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Review: Red Hood/Arsenal #7


red hoodThis tie in issue to the Robin War story takes place during the Robin War #1 issue. I have not read that issue as I wanted to evaluate this story on its own.

 

“All’s Fair in Love and Robin War” opens with Red Hood and Arsenal in two different locations in Gotham communicating via Arsenal’s holographic arrow. Roy wants to help Jason as he is dealing with the events of the Robin War. Jason does not want Roy involved, he even states that Roy would make the situation worse. Instead Jason wants Roy to babysit Joker’s Daughter. Roy does not want this assignment but he will only care because for whatever reason Jason cares about what happens to Joker’s Daughter (JD). JD wants to go exploring in Gotham while Roy tells her to stop.

 

We cut to the Bowery where Jason is located. He is joined by Tim Drake, Red Robin. Tim has gone on recon and the two discuss the latest developments including the “Robin Laws”. The two spend the rest of the issue reminiscing about their times as Robin.

 

Elsewhere Roy and JD are just hanging out trying not to get into trouble. Roy gets a call on his phone. Someone from the fairgrounds wants to hire Rent-A-Bat. Roy and JD immediately head out.

 

Jason muses about when he first rose from the dead and saw that he was replaced by Tim. Tim reveals why he eventually chose the code name of Red Robin. He was intimidated by the death of Jason so he took the name Red Robin.

 

Half a town away, Arsenal and JD are on their way to the fairgrounds. The two arrive as the payment clears on Paybud. Now they need to find the people they are hired to beat up. The two come across a group of people running. The two find Phosphorous Rex, Big Top and Siam. The three villains are gathering orphan boys in their early teens. Arsenal orders JD to stay put while he engages the three villains. Arsenal does fine until he deals with Big Top who basically sits on him. Roy tells JD to sic Big Top. She takes out Big Top and somehow gets a shotgun. She aims the gun at Big Top with the apparent intention of killing the thug. Arsenal responds by notching an arrow and aiming it at JD. JD admits that she wants to be brave like the Robins, she just does not think she can be. She appears to go to pull the trigger.

 

The scene shifts to Roy on a motorcycle with JD behind him. In Roy’s inner monologue we learn that he has grown to care for JD and he muses that is what Jason wanted to happen when he had him babysit her. JD wakes up and we learn that Roy tasered her so she would not shoot the thugs. Instead the thugs are now in the hospital in intensive care. JD says that she was not going to pull the trigger. Roy does not believe her. She insists that Red Hood’s believing in her wants her to believe in herself. Roy cuts the rope binding JD’s hands. The two are surrounded by what JD calls the Dwellers. The Dwellers are mindless sub-humans that exist in the lava beds under Gotham. They have never traveled to the surface before. The two are attacked and pulled under the street.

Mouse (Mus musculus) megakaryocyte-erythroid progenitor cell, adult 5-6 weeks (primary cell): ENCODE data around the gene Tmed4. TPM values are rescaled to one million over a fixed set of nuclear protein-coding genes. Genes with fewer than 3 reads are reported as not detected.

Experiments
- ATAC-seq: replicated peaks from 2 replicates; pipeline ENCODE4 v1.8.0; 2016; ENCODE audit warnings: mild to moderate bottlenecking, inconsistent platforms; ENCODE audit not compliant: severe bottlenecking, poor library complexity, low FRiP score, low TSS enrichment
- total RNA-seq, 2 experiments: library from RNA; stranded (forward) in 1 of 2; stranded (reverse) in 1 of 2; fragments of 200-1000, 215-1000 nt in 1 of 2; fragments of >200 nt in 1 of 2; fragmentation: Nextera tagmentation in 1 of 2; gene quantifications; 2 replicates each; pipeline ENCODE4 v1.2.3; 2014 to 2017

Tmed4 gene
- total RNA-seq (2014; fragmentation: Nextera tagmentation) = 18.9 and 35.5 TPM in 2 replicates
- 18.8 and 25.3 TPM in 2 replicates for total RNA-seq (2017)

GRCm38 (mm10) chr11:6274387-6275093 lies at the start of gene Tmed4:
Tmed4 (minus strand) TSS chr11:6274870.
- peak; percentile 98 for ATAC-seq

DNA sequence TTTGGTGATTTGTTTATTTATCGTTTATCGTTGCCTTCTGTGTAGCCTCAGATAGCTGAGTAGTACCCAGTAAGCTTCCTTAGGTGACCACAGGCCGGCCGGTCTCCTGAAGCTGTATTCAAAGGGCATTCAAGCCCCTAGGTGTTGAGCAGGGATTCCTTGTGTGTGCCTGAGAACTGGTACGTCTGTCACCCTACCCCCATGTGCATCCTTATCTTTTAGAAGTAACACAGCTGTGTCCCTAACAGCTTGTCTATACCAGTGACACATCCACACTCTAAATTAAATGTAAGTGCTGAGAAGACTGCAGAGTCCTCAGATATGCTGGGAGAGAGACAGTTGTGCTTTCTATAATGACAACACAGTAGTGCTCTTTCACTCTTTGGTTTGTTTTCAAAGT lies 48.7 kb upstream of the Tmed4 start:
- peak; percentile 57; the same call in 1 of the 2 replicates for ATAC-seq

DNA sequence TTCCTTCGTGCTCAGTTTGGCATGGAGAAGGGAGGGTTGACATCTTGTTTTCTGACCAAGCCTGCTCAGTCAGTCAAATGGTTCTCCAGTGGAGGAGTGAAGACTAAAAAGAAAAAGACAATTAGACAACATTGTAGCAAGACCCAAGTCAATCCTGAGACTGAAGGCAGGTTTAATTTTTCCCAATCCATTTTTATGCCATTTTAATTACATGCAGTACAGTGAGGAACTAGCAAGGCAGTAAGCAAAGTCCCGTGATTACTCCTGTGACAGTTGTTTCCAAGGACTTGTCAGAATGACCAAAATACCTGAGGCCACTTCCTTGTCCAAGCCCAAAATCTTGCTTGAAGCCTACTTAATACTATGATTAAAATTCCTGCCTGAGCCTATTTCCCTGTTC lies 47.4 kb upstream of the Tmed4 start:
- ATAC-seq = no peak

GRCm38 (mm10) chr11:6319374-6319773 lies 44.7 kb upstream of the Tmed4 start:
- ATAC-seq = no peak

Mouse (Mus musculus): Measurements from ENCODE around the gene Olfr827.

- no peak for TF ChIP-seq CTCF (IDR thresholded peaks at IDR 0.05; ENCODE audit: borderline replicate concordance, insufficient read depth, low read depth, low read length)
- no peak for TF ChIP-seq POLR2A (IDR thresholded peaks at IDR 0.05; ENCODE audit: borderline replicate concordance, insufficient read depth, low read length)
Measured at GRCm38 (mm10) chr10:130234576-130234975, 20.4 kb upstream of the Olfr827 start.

Jason arrives to find Roy’s melted bike but no Arsenal and Joker’s Daughter. Next issue “Harmed and Dangerous Part 1”.

 

This issue was alright but not terrific. I could understand what was going on without being immersed in the Robin War story line. We just get Tim and Jason talking with each other and this mission involving Roy and JD. It was interesting to hear the conversation between the two Robins. Jason even admits to have a better relationship with Tim than the other members of the Bat family. Tim does not cause Jason to throw up a little.

 

It was fun to see Arsenal and JD fight the three thugs but this was just a means to set up the next arc. Over all this Robin War story did not interrupt the Red Hood and Arsenal story. It just provided a transition to the new arc.

 

Overall, the issue was just okay.

 

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2 thoughts on “Review: Red Hood/Arsenal #7

  1. Ian Miller

    I was disappointed. The Tim and Jason parts were pretty solid, but the Joker’s Daughter storyline was a…Joker’s Daughter storyline. Literally any other character would have been more interesting. It also is a terrible tie-in, as it provides no incentive to go on to the next story if you are just picking it up for the first time as part of the crossover (as I did).

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  2. Terry Hughston

    I must say, every time I get ready to drop this book, it does something to keep my strung along for a bit longer. This is probably the best treatment of Joker’s Daughter I’ve ever seen. She’s bearable at worst (which is not something I’d usually say) and almost likable at best.

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